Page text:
Video: Seaglider WIG Vessel Completes First Demonstration Flights

wing-in-ground first flights
Regent's Seaglider during foil tests (Regent)

Published Sep 23, 2022 12:30 PM by The Maritime Executive

A prototype for the first commercial wing-in-ground effect vessel called a seaglider completed its first test flights. The demonstrations were carried out with a quarter-scale model in a series of flights in Narragansett Bay, Rhode Island, and are being called the “next great moment” in transportation by Regent a company working to commercialize the technology for regional travel.

Conceptualized more than 60 years ago, the wing-in-ground effect vehicle flies low (within one wingspan) over the water to take advantage of numerous aerodynamic and operational efficiencies. The company says that its test flights are the first time a vessel has successfully utilized three modes of maritime operation, floating, foiling, and flying, paving the way for the commercialization of the technology. 

“Regent is the first team in history to overcome the deficiency of low wave tolerance with past designs by combining high-speed hydrofoils with ground-effect flight—a crucial innovation that will revolutionize coastal transit,” said Mike Klinker, Regent CTO and co-founder. “No vehicle in history can match the combined wave tolerance and speed of our seaglider.”


First flight of the prototype (Regent)


The Regent seaglider is an all-electric vessel that with current battery technology will achieve a range of up to 180 miles with an operating speed of 180 mph. The company expects future battery technologies will make flights up to 500 miles possible. The test flights were carried out on a prototype with an 18-foot wingspan.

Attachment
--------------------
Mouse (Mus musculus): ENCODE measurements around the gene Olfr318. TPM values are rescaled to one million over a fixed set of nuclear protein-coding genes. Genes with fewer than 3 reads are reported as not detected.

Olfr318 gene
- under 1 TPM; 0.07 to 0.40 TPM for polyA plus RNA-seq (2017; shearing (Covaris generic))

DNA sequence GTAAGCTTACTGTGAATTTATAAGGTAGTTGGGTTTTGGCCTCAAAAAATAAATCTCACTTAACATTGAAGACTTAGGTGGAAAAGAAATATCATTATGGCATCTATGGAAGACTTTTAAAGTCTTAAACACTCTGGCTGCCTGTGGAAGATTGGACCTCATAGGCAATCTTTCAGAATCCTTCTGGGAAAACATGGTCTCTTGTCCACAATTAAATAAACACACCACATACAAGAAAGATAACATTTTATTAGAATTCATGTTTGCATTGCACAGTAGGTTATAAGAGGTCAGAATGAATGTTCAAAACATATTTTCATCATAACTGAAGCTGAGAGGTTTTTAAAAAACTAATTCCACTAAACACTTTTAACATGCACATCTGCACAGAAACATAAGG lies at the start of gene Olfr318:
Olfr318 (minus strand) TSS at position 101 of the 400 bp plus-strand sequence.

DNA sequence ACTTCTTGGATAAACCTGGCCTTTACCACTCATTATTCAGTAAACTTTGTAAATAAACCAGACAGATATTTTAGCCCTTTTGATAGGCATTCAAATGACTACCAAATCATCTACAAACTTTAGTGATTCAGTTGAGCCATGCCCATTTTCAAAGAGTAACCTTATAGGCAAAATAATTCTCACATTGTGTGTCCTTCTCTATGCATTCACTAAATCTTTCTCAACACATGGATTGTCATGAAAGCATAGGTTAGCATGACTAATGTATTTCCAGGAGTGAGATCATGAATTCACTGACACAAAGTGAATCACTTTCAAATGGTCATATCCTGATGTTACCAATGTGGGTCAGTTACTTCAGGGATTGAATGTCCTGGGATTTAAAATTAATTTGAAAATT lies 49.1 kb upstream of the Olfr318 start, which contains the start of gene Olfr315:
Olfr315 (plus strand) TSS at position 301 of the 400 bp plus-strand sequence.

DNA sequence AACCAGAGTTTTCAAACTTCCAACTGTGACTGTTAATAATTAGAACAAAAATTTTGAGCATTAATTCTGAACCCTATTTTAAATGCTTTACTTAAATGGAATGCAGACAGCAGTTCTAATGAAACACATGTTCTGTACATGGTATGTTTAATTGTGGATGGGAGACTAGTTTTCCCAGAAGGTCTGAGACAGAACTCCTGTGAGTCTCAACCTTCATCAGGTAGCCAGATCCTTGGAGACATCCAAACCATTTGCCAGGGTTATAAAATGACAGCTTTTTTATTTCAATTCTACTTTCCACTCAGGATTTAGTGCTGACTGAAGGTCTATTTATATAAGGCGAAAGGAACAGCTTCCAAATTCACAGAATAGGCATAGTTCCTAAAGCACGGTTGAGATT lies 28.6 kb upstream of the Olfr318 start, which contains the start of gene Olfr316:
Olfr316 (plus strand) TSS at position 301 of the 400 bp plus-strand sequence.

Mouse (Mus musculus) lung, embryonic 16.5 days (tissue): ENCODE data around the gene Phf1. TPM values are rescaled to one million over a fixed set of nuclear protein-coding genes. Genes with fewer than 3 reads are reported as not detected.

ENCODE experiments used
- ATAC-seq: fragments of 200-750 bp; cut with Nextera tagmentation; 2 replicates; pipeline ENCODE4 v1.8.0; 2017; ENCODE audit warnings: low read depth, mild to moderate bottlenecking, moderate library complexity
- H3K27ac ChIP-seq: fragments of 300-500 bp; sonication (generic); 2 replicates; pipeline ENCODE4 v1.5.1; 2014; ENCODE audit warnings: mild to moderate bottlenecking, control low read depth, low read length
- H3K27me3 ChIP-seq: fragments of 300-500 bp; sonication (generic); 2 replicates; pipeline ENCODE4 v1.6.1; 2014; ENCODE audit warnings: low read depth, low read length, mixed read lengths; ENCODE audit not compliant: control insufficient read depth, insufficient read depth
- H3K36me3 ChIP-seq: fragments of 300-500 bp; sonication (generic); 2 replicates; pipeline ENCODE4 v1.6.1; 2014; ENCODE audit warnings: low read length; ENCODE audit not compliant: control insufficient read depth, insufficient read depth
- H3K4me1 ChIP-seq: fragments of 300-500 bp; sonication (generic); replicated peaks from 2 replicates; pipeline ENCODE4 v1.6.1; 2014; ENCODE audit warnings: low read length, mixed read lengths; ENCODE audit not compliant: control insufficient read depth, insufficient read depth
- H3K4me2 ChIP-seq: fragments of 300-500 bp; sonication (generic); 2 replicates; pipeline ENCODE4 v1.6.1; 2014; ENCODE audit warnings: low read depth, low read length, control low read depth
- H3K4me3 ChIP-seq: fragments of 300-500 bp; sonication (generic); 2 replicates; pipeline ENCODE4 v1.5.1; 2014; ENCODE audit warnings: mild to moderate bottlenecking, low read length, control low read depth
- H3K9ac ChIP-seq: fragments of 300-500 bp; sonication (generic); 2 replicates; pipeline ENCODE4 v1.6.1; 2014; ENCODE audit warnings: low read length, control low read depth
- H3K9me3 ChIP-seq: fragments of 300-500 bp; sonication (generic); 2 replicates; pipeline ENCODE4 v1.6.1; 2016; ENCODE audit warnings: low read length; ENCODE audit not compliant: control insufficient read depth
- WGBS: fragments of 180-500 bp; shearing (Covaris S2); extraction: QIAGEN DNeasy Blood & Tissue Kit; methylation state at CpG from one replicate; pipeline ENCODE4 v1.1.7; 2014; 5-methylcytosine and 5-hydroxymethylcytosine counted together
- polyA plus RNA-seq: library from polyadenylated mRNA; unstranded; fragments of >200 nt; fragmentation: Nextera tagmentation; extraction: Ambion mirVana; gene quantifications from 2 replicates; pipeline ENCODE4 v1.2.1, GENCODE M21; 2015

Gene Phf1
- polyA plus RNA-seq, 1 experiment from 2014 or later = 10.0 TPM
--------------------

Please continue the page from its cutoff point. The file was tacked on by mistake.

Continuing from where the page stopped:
The seaglider operates in three modes. From the dock, the vehicle first drives on its hull like a traditional boat. As it leaves the harbor area and speeds up, it rises on its hydrofoil, a maritime technology similar to what has been used by America’s Cup sailing competitions. The hydrofoil offers significant wave tolerance and a smooth ride as the seaglider leaves the harbor. Upon reaching open water, the seaglider takes flight, retracting the foil and accelerating up to cruise speed while staying within a wingspan of the water’s surface. Driving a seaglider is enabled by coupling advanced digital flight software with simple boat controls.



“There has not been a new mode of transportation since the helicopter,” said Billy Thalheimer, CEO and co-founder of Regent. “These successful flights give us full confidence in our ability to apply this technology at full scale and bring seagliders to global commercial service by 2025.”

Regent reports it already has orders for over 325 seagliders from both ferry companies and regional airlines with a $6 billion order backlog. Brittany Ferries, for example, announced it was exploring the vessels as the next generation of ferry service between the UK and France.

The demonstration flights were the final step in proving the feasibility of the seaglider technology. The company is now focused on developing its full-scale, 65-ft wingspan prototype with human-carrying sea trials expected to begin in 2024.


Seaglider on takeoff (Regent)